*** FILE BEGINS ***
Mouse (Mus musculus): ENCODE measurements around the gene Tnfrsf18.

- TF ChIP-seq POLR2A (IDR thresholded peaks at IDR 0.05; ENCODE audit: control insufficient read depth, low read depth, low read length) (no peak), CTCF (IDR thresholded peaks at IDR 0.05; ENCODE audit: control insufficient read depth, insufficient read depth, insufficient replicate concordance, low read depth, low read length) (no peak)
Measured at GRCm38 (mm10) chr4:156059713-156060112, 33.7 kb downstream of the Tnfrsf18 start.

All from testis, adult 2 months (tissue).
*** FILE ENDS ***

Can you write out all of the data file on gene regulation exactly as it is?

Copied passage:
Mouse (Mus musculus): ENCODE measurements around the gene Tnfrsf18.

- TF ChIP-seq POLR2A (IDR thresholded peaks at IDR 0.05; ENCODE audit: control insufficient read depth, low read depth, low read length) (no peak), CTCF (IDR thresholded peaks at IDR 0.05; ENCODE audit: control insufficient read depth, insufficient read depth, insufficient replicate concordance, low read depth, low read length) (no peak)
Measured at GRCm38 (mm10) chr4:156059713-156060112, 33.7 kb downstream of the Tnfrsf18 start.

All from testis, adult 2 months (tissue).